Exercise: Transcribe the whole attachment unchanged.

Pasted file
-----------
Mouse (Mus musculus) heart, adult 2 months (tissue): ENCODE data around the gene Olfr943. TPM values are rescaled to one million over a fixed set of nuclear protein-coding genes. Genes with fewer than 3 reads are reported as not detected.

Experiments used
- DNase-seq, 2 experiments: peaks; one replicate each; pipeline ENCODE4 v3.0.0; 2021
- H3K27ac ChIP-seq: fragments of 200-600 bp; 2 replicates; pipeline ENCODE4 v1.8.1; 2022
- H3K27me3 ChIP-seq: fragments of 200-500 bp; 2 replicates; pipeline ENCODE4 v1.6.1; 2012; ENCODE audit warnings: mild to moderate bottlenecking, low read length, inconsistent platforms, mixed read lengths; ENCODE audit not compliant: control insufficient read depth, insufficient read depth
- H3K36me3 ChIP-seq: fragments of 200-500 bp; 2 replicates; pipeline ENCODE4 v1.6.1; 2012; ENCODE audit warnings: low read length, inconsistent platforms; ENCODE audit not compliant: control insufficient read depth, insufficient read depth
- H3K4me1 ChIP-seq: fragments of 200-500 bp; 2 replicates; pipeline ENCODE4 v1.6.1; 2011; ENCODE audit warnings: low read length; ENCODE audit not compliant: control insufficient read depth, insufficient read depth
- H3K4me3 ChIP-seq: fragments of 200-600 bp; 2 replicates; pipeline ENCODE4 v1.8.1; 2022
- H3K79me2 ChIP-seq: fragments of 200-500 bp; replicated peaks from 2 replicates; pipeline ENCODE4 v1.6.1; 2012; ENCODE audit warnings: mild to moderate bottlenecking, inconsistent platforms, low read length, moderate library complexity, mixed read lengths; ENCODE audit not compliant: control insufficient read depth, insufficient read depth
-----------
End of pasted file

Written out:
Mouse (Mus musculus) heart, adult 2 months (tissue): ENCODE data around the gene Olfr943. TPM values are rescaled to one million over a fixed set of nuclear protein-coding genes. Genes with fewer than 3 reads are reported as not detected.

Experiments used
- DNase-seq, 2 experiments: peaks; one replicate each; pipeline ENCODE4 v3.0.0; 2021
- H3K27ac ChIP-seq: fragments of 200-600 bp; 2 replicates; pipeline ENCODE4 v1.8.1; 2022
- H3K27me3 ChIP-seq: fragments of 200-500 bp; 2 replicates; pipeline ENCODE4 v1.6.1; 2012; ENCODE audit warnings: mild to moderate bottlenecking, low read length, inconsistent platforms, mixed read lengths; ENCODE audit not compliant: control insufficient read depth, insufficient read depth
- H3K36me3 ChIP-seq: fragments of 200-500 bp; 2 replicates; pipeline ENCODE4 v1.6.1; 2012; ENCODE audit warnings: low read length, inconsistent platforms; ENCODE audit not compliant: control insufficient read depth, insufficient read depth
- H3K4me1 ChIP-seq: fragments of 200-500 bp; 2 replicates; pipeline ENCODE4 v1.6.1; 2011; ENCODE audit warnings: low read length; ENCODE audit not compliant: control insufficient read depth, insufficient read depth
- H3K4me3 ChIP-seq: fragments of 200-600 bp; 2 replicates; pipeline ENCODE4 v1.8.1; 2022
- H3K79me2 ChIP-seq: fragments of 200-500 bp; replicated peaks from 2 replicates; pipeline ENCODE4 v1.6.1; 2012; ENCODE audit warnings: mild to moderate bottlenecking, inconsistent platforms, low read length, moderate library complexity, mixed read lengths; ENCODE audit not compliant: control insufficient read depth, insufficient read depth